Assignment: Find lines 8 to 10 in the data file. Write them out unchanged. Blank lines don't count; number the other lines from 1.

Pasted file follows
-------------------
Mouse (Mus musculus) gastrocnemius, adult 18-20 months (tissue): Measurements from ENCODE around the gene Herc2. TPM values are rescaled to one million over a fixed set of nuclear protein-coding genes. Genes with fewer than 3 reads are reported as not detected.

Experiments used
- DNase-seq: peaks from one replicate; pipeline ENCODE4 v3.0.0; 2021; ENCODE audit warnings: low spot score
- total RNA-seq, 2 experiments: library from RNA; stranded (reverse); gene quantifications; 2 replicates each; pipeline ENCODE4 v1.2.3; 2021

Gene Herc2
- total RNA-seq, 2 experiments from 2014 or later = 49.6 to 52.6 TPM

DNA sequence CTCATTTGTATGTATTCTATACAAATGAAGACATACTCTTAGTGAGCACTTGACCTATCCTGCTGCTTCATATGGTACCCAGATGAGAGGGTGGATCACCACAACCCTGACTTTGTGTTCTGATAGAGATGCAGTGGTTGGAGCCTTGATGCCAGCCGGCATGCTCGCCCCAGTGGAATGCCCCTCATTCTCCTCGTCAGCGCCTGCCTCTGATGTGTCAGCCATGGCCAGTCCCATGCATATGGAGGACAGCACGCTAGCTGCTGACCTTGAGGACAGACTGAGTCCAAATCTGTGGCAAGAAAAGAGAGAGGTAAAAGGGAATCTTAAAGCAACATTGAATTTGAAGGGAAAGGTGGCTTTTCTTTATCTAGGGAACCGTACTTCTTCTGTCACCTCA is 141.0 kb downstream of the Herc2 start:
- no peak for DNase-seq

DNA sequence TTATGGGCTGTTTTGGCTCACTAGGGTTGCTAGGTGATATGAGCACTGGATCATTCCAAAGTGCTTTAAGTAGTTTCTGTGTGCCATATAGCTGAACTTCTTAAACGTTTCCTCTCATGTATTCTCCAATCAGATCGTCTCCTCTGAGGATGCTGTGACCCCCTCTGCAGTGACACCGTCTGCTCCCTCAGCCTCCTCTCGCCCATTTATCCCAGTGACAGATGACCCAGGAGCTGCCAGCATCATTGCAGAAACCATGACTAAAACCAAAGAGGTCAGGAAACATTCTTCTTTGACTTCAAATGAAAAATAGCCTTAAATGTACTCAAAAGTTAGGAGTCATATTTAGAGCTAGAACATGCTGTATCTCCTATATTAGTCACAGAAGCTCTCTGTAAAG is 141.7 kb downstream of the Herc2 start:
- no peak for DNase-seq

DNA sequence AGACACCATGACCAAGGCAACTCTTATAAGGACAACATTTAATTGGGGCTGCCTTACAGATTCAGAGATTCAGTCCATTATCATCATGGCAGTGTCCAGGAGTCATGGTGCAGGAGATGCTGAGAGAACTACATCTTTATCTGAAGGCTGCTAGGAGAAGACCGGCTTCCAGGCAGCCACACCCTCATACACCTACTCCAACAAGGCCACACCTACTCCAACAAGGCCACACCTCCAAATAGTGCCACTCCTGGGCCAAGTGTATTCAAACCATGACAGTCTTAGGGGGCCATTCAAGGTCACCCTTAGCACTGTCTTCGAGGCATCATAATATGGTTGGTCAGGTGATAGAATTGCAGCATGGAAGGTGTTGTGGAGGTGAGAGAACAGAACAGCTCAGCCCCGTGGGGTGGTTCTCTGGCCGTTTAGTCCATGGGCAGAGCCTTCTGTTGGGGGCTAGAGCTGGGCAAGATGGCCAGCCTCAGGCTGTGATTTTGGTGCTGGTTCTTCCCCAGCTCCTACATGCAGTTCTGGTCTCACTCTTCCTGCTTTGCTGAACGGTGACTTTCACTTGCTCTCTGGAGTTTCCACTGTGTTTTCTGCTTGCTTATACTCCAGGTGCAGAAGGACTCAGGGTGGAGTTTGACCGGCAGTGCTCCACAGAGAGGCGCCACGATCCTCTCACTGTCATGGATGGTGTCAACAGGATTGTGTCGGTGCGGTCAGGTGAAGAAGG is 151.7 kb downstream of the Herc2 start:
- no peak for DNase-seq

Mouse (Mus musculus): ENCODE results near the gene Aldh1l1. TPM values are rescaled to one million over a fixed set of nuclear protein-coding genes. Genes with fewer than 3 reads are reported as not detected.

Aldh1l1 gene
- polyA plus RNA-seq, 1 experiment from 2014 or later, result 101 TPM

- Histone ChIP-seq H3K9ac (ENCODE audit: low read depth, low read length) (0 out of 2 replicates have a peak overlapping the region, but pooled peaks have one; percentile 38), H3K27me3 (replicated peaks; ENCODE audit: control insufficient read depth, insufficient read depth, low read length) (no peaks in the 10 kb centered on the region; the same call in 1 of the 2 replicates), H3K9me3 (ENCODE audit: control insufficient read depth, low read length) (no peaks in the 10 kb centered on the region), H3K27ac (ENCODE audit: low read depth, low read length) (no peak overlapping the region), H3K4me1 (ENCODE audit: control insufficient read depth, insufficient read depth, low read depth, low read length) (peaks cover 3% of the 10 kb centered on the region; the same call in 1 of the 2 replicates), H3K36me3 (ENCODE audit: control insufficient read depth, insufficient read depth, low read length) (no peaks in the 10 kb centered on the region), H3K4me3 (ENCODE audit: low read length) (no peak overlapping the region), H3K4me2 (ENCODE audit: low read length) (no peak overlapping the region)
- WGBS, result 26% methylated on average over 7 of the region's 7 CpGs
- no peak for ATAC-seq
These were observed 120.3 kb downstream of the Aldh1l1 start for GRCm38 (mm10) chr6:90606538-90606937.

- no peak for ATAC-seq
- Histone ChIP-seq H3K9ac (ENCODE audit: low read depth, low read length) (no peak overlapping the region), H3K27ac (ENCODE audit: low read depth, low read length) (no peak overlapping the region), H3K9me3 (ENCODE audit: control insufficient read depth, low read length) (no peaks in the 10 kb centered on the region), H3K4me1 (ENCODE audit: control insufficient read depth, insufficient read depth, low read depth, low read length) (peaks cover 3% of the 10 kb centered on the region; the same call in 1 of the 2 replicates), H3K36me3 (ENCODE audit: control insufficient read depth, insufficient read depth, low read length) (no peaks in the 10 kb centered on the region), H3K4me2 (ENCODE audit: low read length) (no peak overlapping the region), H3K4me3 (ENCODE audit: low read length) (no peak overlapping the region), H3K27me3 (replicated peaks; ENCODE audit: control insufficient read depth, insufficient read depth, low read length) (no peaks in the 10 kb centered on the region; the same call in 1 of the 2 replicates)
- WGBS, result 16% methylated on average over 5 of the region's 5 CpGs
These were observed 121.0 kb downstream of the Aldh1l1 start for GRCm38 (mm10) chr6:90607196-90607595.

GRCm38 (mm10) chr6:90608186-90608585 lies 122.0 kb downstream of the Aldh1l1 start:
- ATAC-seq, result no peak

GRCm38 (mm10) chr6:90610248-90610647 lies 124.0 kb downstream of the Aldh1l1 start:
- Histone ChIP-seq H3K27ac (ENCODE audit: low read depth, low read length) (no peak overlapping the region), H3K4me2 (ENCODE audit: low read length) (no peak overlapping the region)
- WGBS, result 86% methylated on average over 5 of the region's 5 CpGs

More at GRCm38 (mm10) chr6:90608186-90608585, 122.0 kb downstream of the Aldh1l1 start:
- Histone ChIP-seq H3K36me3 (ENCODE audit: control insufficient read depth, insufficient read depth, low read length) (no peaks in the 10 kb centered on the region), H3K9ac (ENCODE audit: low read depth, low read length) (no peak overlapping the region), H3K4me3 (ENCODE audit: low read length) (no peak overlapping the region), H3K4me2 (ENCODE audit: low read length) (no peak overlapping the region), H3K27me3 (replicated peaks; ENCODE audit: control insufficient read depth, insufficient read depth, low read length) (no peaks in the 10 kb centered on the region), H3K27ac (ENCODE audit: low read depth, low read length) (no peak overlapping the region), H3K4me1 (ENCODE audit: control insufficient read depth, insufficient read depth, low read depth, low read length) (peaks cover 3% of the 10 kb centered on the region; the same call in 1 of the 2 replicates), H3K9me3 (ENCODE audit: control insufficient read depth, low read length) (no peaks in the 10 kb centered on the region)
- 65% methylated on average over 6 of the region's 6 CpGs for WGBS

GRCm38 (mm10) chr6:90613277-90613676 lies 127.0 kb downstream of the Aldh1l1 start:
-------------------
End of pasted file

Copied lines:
- no peak for DNase-seq

DNA sequence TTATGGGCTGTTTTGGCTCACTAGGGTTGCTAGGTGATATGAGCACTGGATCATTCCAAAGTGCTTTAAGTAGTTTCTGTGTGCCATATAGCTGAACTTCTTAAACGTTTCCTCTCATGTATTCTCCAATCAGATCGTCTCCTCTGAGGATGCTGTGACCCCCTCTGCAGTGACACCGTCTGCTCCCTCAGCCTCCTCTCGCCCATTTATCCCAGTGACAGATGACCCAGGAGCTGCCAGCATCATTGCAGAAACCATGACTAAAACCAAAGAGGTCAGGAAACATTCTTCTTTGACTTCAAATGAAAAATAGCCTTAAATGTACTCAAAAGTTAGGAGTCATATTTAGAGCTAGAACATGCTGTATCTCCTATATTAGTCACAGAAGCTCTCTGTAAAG is 141.7 kb downstream of the Herc2 start:
- no peak for DNase-seq